Reptile show in Harmar includes some ‘as affectionate as a cat’
They do more than slither.
The prospective pets at the Reptile Show and Sale at Futules’ Harmar House in Harmar on Sunday were surprisingly colorful, fun to handle and apparently becoming more popular.
The monthly show attracts 800 to 1,000 visitors who come to peruse and buy.
What’s not to love? Reptiles are low-maintenance and interesting.
The owner of the reptile show — Amanda South, 38, of Saltsburg — said her favorite is the Kenyan sand boa, which grows to only 18 inches.
The ones at Sunday’s show were the size and heft of a woman’s bracelet.
True to their name, they live under the sand but quickly emerge to capture prey. “They are just as affectionate as a cat,” South said.
“Even if you are afraid of snakes, how can you be afraid of that?”
The show featured 87 tables teeming with reptile life.
Sunday’s big ticket item was a $10,000 albino Brazilian rainbow boa.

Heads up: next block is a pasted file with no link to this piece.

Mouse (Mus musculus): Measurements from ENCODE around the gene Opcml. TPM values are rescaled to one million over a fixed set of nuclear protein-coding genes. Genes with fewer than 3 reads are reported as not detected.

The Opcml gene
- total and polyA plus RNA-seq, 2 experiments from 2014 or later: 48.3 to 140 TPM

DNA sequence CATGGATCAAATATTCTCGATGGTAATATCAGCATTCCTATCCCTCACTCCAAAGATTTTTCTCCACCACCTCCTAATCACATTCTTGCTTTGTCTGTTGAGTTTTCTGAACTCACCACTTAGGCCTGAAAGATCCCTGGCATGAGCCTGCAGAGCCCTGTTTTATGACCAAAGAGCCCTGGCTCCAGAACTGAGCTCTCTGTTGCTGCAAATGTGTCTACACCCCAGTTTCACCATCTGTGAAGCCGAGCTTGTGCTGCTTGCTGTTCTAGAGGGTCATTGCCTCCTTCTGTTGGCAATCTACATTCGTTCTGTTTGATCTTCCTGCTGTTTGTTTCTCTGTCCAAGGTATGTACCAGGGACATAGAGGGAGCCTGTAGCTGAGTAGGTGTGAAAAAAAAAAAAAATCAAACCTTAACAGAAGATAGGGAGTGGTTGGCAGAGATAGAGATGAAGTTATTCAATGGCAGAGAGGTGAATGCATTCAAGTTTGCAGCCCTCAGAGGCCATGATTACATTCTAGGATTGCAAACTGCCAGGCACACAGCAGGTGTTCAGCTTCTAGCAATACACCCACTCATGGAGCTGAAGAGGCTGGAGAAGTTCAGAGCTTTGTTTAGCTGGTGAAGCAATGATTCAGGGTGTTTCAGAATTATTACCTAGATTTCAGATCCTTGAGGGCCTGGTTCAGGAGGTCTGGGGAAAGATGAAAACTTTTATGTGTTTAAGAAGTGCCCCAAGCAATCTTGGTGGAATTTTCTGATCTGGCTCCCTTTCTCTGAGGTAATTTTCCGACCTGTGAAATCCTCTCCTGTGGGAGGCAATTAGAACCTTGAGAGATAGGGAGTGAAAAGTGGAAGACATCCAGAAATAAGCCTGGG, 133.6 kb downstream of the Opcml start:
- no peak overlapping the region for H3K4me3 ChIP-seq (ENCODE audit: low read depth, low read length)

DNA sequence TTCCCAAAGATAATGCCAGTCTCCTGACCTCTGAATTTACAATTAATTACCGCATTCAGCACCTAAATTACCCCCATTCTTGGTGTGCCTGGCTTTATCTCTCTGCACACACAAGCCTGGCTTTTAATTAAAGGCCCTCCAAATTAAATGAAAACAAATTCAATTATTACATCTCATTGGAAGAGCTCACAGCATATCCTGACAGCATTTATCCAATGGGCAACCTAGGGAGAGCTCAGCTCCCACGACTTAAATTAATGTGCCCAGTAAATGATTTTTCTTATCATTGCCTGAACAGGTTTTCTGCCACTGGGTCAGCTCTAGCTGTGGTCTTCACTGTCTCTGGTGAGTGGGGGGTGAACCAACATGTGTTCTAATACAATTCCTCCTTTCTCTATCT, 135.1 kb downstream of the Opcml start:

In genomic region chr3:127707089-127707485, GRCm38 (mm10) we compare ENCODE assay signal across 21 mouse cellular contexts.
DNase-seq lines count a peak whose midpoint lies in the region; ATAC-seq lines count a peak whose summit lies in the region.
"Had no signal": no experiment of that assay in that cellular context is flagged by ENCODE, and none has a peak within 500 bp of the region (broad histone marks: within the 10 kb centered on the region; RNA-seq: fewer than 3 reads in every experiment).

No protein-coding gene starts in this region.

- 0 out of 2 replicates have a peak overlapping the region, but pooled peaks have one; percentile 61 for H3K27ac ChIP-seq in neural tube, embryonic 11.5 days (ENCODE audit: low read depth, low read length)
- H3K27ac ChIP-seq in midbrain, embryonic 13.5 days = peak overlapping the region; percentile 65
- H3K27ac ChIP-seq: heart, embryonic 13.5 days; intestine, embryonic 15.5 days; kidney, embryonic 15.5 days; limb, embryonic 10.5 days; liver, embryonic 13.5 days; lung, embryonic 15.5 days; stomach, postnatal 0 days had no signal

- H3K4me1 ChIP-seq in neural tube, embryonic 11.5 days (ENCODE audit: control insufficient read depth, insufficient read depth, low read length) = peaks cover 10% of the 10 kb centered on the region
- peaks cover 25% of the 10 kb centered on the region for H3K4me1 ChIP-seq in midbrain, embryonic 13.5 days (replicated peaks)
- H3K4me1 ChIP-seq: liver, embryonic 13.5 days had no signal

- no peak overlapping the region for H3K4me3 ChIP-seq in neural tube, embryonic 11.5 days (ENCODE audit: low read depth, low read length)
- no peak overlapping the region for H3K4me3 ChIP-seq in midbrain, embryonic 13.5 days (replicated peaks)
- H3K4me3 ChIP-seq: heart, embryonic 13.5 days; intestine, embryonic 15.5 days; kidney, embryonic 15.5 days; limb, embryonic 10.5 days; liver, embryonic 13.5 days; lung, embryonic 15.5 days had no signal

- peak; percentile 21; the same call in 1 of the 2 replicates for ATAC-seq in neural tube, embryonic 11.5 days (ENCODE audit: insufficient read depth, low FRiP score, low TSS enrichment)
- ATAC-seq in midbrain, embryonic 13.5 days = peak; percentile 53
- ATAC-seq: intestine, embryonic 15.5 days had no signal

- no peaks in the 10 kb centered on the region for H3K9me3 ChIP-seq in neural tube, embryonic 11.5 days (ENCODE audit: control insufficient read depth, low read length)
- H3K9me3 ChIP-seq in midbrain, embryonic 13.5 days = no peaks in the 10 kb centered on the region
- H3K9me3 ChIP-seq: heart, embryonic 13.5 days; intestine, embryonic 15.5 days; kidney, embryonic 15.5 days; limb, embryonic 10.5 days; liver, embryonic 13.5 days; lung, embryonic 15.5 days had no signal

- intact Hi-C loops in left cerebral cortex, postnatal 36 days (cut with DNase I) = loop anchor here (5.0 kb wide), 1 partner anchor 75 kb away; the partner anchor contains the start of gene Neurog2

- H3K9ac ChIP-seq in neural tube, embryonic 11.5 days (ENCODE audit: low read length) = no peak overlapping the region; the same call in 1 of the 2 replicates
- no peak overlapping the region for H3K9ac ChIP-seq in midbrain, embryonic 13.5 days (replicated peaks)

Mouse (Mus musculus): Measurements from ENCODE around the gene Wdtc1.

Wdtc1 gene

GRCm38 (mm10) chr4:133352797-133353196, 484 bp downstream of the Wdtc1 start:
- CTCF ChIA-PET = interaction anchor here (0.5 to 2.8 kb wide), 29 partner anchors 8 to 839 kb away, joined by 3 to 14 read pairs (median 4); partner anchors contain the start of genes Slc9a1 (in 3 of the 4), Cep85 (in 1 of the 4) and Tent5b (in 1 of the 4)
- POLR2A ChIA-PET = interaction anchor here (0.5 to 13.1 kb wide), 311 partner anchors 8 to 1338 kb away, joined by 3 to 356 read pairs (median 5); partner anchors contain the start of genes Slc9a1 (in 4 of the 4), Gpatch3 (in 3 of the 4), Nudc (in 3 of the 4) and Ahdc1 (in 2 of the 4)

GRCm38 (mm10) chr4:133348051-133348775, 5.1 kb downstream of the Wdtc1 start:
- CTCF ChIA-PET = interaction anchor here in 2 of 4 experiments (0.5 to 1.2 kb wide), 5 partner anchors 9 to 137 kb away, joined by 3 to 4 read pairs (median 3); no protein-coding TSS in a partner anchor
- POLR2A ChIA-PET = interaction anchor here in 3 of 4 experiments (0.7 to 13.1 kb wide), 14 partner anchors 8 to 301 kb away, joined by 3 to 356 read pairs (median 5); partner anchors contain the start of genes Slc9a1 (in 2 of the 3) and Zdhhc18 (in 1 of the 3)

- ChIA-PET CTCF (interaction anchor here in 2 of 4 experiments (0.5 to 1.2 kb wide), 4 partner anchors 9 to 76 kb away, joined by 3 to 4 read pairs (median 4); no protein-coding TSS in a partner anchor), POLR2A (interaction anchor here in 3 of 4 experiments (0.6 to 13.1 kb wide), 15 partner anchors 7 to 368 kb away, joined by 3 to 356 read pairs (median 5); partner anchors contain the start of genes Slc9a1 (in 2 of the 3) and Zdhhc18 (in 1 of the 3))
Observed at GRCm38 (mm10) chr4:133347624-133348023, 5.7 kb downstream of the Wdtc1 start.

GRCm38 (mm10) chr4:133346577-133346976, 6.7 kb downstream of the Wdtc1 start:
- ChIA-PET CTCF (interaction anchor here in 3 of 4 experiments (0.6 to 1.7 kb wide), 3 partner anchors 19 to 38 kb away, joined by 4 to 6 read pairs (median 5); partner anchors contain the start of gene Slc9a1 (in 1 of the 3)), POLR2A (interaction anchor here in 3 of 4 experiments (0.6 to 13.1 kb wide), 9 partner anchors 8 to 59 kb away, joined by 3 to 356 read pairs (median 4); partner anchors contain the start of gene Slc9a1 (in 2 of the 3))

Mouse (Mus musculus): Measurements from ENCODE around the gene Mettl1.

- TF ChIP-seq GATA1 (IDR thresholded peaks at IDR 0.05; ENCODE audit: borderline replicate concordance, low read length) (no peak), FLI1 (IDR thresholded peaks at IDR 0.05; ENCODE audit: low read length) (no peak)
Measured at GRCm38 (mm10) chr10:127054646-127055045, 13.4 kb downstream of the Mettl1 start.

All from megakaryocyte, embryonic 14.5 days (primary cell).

Ordinary yet popular prospects included the dumpy tree frogs, which were frisky as they tried to escape their plastic containers.
But the frogs don’t touch the popularity of the ball python, mostly small specimens, and bearded dragons, which were the biggest sellers for Matt Provcic of Smithton.
“There’s a huge demand,” he said. “The more excitement, the more better.”
His mother, Dennine VanDyke, owner of Paws and Claws in West Newton, added, “People of all ages are into this. And they are into their reptiles.”
Color seems to play a role in the attraction.
The bright yellow and black poison dart frogs are immediately a hit with buyers, said Chip Reynolds of Leechburg, who raises his own poison dart frogs.
So is the fact that the frogs lose their toxic properties while in captivity.
Reynolds had only four of his poison dart frogs left from the 40 he brought to the show.
Also known for its color is the leopard gecko.
They can be speckled and come in a rainbow of hues. And with the ones sold by Rohman Taylor, 20, of Flintstone, Md., the gecko’s hatch date is recorded and listed on his table of specimens.
Taylor became a professional seller in the last two years but has been a reptile owner since he was 8 years old.
“I’ve always loved the animals,” he said.
The word “love” is often used by these aficionados, which is evident in the accoutrements also showcased at the event: Natural vegetation for reptile tanks, “critter caverns” made of small, hollowed-out half-rounds of wood, and wads of sphagnum moss packaged as “Royal Pillow.”